“Our results reinforce the importance of exercise, but also may explain a mechanism for why it seems to benefit some individuals more than others,” said Stephen Kritchevsky, Ph.D., professor of gerontology at Wake Forest University School of Medicine.

The study is the first to show that a gene that controls levels of angiotensin converting enzyme (ACE) in the body may be associated with physical function in older adults. The researchers found that older exercisers who inherited a gene combination associated with the lowest ACE production were 45 percent more likely to develop difficulties with climbing stairs or walking a quarter-mile than exercisers with gene combinations associated with higher levels of ACE.

“Overall, ACE genotype seems to be associated with how well activity helps preserve function,” said Kritchevsky. “This finding may offer new opportunities to explore treatments to help older adults maintain their function.”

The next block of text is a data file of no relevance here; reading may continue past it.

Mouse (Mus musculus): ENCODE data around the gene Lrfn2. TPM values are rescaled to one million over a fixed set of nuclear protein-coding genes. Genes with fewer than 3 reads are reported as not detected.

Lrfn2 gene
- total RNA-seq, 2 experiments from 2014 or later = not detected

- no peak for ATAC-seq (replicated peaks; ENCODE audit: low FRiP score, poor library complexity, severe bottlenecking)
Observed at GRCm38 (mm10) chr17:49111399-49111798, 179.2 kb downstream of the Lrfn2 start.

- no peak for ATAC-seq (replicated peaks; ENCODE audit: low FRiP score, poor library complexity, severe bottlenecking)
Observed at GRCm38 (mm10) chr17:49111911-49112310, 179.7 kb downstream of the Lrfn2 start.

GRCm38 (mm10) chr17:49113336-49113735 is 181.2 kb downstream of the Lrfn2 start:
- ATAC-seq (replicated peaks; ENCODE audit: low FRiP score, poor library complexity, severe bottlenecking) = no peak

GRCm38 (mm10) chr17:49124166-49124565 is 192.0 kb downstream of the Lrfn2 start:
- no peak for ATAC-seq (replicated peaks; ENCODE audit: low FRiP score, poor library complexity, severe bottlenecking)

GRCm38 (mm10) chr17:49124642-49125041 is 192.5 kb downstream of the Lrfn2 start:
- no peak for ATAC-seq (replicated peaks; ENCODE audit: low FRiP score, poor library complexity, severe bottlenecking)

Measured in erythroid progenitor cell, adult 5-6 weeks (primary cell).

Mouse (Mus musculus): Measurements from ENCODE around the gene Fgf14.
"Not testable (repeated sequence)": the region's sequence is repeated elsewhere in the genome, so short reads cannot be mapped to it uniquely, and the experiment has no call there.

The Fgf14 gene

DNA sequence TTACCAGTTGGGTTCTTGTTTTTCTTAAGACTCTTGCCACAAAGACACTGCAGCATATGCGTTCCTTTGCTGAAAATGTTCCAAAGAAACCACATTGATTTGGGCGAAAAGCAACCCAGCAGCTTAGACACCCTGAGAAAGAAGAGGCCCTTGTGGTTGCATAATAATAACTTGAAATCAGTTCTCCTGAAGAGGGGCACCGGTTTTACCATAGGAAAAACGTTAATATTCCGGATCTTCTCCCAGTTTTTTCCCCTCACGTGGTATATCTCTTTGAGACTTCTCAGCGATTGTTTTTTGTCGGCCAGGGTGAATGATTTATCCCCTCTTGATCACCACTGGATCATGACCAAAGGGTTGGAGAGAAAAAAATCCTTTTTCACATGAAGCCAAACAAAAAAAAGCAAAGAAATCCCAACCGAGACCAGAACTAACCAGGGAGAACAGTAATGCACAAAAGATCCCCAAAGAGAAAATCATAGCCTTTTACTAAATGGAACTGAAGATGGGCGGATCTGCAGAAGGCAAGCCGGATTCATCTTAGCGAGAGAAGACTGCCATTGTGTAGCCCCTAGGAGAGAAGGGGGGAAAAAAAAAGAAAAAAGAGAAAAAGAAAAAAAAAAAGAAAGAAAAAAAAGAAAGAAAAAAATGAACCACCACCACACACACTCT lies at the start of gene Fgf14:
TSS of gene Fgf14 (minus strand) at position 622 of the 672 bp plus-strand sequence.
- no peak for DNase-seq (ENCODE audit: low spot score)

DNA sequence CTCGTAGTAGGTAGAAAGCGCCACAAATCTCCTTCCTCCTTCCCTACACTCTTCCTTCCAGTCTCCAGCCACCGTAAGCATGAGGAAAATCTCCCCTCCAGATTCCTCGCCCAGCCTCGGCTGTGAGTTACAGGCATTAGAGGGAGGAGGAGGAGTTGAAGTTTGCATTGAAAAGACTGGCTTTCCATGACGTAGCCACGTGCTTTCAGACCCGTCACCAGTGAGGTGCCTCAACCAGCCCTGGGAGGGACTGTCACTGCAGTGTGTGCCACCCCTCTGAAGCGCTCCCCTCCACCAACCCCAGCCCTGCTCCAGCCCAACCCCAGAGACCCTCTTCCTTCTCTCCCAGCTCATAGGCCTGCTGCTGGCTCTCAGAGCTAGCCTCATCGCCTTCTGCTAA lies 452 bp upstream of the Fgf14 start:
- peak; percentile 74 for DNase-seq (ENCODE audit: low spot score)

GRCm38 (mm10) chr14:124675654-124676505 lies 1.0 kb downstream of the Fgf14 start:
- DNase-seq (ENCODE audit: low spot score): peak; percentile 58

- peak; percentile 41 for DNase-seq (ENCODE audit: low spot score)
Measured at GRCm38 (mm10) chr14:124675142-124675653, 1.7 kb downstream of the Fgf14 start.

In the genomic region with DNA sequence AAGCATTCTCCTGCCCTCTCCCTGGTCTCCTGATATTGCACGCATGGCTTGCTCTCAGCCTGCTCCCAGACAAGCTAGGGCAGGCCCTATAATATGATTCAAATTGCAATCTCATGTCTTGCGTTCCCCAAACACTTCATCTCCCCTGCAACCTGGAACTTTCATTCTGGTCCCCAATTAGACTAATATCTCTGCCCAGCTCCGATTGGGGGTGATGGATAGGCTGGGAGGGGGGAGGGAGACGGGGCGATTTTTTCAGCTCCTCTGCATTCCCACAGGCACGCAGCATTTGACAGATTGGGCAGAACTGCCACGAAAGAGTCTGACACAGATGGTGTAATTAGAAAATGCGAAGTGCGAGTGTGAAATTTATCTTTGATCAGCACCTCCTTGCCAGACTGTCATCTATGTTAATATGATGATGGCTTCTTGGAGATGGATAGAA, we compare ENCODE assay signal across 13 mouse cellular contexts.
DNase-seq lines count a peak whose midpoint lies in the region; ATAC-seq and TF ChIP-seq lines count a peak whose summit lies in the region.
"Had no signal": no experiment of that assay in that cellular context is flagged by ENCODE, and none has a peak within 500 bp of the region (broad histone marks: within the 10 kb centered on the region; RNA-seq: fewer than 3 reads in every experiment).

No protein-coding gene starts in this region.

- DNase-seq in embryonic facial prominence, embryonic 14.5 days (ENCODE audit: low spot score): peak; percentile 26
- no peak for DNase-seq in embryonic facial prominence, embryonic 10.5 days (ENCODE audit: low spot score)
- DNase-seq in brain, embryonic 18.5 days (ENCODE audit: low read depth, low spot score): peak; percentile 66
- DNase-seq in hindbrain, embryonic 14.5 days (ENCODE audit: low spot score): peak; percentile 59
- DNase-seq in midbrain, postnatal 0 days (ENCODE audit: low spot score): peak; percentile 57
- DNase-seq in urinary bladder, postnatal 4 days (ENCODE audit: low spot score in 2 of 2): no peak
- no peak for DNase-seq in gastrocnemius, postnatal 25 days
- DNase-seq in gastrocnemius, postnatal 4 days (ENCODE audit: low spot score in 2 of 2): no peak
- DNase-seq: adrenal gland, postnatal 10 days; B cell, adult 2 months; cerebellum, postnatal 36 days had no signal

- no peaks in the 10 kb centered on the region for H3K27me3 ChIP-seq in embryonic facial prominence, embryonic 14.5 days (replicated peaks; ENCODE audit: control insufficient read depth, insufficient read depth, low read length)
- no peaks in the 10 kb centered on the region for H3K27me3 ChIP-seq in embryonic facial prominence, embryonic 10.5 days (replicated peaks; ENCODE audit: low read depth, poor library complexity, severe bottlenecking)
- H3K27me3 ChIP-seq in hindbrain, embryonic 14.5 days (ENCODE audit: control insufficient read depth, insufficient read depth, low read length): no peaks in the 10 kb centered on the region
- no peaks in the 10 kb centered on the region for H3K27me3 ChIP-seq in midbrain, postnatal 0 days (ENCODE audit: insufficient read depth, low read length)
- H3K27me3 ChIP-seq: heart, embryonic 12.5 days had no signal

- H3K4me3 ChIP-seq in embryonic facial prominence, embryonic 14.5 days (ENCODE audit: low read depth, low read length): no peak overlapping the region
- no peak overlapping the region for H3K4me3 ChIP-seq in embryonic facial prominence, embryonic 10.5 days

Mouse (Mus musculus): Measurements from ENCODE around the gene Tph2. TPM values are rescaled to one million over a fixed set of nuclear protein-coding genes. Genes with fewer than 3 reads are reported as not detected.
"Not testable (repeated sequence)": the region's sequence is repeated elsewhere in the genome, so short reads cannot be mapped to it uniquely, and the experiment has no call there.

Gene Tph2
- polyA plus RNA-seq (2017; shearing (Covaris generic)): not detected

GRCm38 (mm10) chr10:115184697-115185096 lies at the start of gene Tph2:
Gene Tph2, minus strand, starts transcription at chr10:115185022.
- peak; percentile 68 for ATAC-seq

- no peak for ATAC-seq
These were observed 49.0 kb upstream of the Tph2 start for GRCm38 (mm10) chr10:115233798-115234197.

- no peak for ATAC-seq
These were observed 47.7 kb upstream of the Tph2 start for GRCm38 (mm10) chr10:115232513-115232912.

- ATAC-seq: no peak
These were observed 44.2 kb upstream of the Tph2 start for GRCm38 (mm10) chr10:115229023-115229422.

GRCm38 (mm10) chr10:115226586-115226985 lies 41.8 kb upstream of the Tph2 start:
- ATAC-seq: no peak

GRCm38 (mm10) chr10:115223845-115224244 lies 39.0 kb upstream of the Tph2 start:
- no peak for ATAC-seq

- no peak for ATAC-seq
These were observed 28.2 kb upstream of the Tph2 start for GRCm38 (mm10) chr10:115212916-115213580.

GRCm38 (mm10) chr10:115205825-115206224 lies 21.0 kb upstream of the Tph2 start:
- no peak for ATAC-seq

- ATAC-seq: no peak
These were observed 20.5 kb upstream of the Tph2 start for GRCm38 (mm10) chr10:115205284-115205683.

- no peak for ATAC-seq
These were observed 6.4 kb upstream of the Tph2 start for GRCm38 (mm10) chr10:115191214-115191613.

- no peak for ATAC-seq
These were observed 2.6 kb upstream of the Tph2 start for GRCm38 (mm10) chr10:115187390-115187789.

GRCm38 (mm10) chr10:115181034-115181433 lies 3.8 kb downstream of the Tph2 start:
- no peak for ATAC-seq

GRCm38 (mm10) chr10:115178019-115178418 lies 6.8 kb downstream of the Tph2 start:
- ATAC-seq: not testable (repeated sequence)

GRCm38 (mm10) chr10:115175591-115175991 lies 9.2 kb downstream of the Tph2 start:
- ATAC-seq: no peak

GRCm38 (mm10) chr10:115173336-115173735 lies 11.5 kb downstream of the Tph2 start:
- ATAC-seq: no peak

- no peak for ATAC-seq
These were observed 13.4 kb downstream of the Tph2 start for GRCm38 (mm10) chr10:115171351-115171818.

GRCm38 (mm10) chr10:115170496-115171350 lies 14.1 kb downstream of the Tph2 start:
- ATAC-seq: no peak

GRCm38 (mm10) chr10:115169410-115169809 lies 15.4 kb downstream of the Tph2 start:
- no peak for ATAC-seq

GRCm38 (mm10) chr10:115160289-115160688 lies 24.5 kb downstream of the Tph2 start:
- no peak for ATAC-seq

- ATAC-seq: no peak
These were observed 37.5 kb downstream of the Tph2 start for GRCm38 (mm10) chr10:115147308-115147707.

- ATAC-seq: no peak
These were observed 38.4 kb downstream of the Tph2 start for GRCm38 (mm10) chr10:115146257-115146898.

The study involves 3,075 well-functioning, community-dwelling adults ages 70 through 79. The current data are from 2,966 participants who were followed for up to 4.1 years. About a third (31.3 percent) of the group was active, burning more than 1,000 calories a week in exercise; the others were inactive. The researchers found that the exercisers were significantly less likely (33 percent) to report mobility problems than the non-exercisers.

The ACE gene combination associated with better function in exercising older adults has been associated with superior muscle strength and power in young elite athletes. The gene that controls ACE production can be inherited in three different combinations. Only about 19 percent of study participants had the combination associated with lower ACE production and did not benefit as much from exercise as others. However, they still did better than those who didn’t exercise.

MEDICA.de; Source: Wake Forest University Baptist Medical Center